7 Tips for Negotiating Your Apartment Lease

Female Tenant Renter Shows Apartment Keys Whether you’re a long-time renter looking for a new living space, a first-time renter unsure of where to start, or a current renter considering extending your stay, negotiating your apartment lease can feel daunting. But the fact of the matter is that you’ll never know if and where the landlord or property manager is willing to budge if you don’t bother to ask. Today, we’ll share seven lease negotiation tips with you. 

Keep These in Mind When Negotiating Your Apartment Lease 

Before you commit to anything—be it a new lease or a renewal—make sure to read it thoroughly and consider these tips if you’re interested in saving some money 

1. Do Your Research  

Spend some time looking around at other rentals in the neighborhood to get an idea of what the going rate is. If similar units in the area are listed for less, you may be getting overcharged. If so, it might be worth mentioning to the owner before signing a lease; saying something like: “An apartment of the same size with more amenities three blocks away is listed for $100 less,” can signal that you’ve done your homework and know the market.  

2. Offer to Sign a Longer Lease 

It can be a bit of a hassle for a property owner to find new, reliable, responsible tenants every 12 months. It’s often a headache they’d rather not deal with. So, if you’re planning to stay in the area for more than a year and can commit to a longer lease, they might be open to a lower rent since they won’t have to worry about advertising the unit and prepping it for a showing. 

3. Volunteer Your Handy DIY Skills 

Are you relatively handy around the house? Perhaps you can volunteer your skills in exchange for a reduced rate. For example, if snow removal and lawn maintenance are included in the rent, you could agree to take over the shoveling and mowing if the landlord is willing to knock some money off the monthly rent. After all, it saves them the time and trouble of having to do it themselves! Likewise, if the unit could use some improvements—like a fresh coat of paint or a new backsplash—you could agree to do those projects for a deal; you’d be adding value to the space while saving the owner time and/or money they might have spent on hiring a professional.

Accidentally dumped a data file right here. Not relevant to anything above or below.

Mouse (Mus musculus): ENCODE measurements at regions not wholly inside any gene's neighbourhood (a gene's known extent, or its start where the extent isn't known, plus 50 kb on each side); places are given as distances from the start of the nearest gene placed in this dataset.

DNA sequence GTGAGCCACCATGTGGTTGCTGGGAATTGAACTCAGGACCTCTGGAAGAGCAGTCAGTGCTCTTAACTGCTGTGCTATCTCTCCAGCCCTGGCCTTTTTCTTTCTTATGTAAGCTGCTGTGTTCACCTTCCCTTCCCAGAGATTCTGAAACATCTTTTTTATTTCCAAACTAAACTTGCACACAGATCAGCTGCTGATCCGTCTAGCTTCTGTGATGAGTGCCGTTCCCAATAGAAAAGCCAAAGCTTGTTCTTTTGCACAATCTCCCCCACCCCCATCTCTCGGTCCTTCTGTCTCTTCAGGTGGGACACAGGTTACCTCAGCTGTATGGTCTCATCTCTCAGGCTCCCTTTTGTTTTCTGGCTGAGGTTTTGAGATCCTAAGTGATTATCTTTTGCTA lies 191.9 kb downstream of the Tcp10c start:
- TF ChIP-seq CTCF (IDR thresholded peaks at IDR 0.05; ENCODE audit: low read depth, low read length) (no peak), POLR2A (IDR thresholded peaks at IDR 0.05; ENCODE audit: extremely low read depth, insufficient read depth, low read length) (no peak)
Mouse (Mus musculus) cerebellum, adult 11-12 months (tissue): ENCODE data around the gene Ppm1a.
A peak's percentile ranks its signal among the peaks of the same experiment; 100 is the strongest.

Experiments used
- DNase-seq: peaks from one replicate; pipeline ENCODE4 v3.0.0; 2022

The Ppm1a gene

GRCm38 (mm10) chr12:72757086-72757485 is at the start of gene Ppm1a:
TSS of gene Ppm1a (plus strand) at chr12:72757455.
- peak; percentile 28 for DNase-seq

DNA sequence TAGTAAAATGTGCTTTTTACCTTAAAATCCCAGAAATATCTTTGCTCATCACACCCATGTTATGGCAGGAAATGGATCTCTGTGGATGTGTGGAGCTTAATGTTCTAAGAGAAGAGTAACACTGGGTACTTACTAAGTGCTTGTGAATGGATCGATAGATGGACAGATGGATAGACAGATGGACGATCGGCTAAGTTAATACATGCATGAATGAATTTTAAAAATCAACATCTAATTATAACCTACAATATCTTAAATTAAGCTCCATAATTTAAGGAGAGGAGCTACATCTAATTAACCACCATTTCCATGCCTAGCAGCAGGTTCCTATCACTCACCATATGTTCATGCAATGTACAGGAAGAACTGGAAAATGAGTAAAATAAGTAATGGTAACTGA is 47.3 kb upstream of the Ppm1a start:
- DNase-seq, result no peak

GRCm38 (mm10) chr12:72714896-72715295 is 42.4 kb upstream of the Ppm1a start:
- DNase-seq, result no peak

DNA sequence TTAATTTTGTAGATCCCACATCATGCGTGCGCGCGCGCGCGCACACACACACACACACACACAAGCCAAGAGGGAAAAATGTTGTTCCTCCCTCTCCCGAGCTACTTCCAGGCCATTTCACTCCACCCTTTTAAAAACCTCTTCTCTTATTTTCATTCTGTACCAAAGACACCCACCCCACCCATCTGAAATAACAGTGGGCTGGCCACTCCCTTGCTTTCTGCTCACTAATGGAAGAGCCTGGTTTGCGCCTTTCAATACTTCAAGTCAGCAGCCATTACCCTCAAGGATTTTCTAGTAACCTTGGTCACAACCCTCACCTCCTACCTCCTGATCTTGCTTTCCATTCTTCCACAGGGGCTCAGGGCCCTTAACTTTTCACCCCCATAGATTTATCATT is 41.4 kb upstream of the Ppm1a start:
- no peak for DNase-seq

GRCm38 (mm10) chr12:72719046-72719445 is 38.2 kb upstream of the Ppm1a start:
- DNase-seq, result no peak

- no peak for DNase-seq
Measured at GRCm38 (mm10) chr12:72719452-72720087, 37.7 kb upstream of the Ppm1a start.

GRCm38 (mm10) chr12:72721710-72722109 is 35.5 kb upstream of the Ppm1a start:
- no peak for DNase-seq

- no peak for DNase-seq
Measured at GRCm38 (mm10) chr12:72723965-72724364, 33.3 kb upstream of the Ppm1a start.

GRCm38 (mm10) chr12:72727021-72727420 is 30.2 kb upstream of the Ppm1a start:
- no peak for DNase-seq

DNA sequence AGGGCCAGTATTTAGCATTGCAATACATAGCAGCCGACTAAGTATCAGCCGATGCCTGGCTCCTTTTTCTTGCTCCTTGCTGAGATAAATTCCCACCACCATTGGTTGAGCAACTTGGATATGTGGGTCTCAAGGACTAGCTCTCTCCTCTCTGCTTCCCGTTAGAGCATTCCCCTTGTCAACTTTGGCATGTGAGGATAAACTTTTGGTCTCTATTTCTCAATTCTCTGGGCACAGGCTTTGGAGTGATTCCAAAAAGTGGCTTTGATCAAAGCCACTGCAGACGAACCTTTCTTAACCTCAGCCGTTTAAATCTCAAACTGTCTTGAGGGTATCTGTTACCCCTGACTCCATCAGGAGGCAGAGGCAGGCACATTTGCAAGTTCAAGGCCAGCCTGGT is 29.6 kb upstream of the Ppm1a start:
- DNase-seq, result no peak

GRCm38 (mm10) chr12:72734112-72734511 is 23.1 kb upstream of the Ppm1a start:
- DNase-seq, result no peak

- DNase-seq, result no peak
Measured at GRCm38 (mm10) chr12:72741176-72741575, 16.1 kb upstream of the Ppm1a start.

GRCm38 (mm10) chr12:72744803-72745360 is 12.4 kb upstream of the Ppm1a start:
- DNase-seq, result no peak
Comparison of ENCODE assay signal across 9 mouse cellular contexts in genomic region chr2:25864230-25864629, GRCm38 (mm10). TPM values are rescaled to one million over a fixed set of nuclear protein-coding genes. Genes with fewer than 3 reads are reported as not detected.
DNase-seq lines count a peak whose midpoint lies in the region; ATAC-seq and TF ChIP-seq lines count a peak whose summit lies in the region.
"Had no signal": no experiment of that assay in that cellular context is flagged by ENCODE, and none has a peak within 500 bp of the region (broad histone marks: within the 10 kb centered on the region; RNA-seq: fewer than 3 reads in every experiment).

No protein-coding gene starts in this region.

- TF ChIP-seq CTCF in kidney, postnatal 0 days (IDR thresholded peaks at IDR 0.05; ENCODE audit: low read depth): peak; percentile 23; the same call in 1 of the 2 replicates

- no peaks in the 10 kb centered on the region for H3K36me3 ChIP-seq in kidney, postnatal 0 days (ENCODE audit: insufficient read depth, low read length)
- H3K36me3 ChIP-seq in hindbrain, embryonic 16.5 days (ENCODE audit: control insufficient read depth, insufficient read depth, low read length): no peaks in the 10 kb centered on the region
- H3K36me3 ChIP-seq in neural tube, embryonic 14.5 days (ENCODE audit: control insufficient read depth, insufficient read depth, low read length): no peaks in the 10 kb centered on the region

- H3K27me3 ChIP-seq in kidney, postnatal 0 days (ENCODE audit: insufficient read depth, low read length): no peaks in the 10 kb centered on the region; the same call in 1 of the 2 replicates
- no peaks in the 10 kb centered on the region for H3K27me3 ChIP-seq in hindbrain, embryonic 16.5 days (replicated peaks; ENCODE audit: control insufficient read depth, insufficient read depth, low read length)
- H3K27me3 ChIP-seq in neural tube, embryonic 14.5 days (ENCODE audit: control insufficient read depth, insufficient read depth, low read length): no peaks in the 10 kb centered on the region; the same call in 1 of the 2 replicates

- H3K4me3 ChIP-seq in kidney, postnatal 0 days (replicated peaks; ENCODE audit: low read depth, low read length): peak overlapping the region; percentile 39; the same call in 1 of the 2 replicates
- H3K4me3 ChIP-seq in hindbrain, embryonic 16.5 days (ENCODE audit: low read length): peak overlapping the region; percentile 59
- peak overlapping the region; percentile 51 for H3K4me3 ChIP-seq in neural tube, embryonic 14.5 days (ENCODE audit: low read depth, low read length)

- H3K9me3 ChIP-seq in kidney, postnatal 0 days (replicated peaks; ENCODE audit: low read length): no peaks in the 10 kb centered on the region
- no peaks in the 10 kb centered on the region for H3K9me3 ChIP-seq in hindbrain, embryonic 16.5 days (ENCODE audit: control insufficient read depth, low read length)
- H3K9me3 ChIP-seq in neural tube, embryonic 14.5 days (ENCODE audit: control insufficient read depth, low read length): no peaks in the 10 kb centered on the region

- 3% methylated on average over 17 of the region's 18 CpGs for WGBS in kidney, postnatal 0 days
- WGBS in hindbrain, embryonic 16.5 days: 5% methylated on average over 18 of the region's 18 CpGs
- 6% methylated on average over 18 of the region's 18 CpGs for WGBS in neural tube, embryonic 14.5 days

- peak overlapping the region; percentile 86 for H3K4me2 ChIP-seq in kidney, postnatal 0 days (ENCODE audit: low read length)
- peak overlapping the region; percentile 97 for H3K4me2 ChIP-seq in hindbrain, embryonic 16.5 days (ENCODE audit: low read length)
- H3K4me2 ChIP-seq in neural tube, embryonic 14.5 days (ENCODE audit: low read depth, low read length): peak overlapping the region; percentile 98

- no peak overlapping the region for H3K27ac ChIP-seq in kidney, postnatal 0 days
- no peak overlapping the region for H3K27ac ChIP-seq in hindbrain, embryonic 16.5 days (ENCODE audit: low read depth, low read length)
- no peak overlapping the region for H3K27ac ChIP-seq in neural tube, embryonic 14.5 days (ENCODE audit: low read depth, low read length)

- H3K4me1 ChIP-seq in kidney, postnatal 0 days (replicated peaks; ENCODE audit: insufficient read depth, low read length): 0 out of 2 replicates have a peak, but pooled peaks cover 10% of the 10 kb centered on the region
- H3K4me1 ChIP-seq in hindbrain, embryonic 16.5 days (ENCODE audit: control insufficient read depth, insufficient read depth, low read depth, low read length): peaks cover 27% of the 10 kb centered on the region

4. Remember Rent Isn’t the Only Thing Up for Negotiation 

Don’t forget that ultimately everything is negotiable. Rent isn’t the only thing you spend money on. If the landlord won’t budge on rent payments, they might be able to offer other benefits, like a larger storage space, a reduced security deposit, free carpet cleanings, or a new appliance.  

5. Provide Proof of Renters Insurance 

Although renters insurance isn’t required here in Massachusetts, most landlords prefer tenants carry it since it adds a layer of protection to their property and offers peace of mind. Some landlords will offer a small discount if the renter provides proof of their insurance. 

6. Be Open to Compromise 

Negotiations are two-sided. If you’re going to be unflinchingly rigid in your negotiations, you’ll be unsuccessful. Be prepared to meet the landlord somewhere in the middle to settle on a deal you’re both satisfied with.  

7. Get Everything in Writing 

Once both sides have agreed to the terms, get all the details in writing. This protects both of you in case someone goes back on their word or doesn’t uphold their end of the deal.  

We hope these seven tips have given you the confidence needed to start negotiating your apartment lease with your current or prospective landlord. And if you’re looking to save money on other living expenses, you may reconsider your options for renters insurance. Contact TJ Woods today to discuss finding affordable coverage.